What I strongly object to are web sites that load and then autoplay video in a small window (or even if the video is embedded in the body of the page, autoplaying is bad!) alongside 20 billions adverts. Plus the 50 billion third party calls to external services just to make the bloody site work. Now THAT is a waste of bandwidth.

For my work, I just need voice over IP telephony (Zoom), the occasional online conference where we share screens, SSH access, RDP access, VPN access and your usual web based traffic. Face to face video conferencing is not needed for the most part (I can’t remember the last time I had to use it). I paid for a decent internet connection for the likes of streaming – I should be able to use it for it until such times I can’t afford to do so, or the plan I’m using isn’t available any more. I trust my ISP has the ability to manage the traffic accordingly. And if they asked me to reduce my usage, I would (though there would be some discussion about what I’m paying as a consequence of that). But I dislike the EU interfering without first doing some substantial research first.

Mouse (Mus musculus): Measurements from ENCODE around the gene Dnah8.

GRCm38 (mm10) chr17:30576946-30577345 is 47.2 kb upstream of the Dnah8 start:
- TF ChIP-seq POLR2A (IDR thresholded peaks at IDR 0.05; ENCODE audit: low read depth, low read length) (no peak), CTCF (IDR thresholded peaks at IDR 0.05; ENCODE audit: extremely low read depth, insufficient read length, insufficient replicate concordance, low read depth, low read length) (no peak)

I had to pop out to the local Sainsbury’s today to stock up on main meals for the coming week. The local bus service is still running, so I hopped on one with my big Sainsbury’s Bag-For-Life and hoped for the best. The car park was completely full, but in terms of people, it wasn’t that much busier than a regular Saturday shop.

ALAS!

Evidence of stockpiling is very evident in the following areas:

  • Toilet paper
  • Soup and tinned goods
  • Biscuits
  • Most cleaning products
  • Non-fresh/long life pasta

(Click on the image, but not text part, to expand pictures below)

However, fresh produce was plentiful, as were a lot of other fresh/refrigerator-based items. So I stocked up on bread, sandwich fillings, some ready meals, some toilet supplies (not toilet paper – thankfully because it’s just me at home, I’ve been buying a 9 pack each week since January and have a fairly decent store of them – for now) and some chocolate.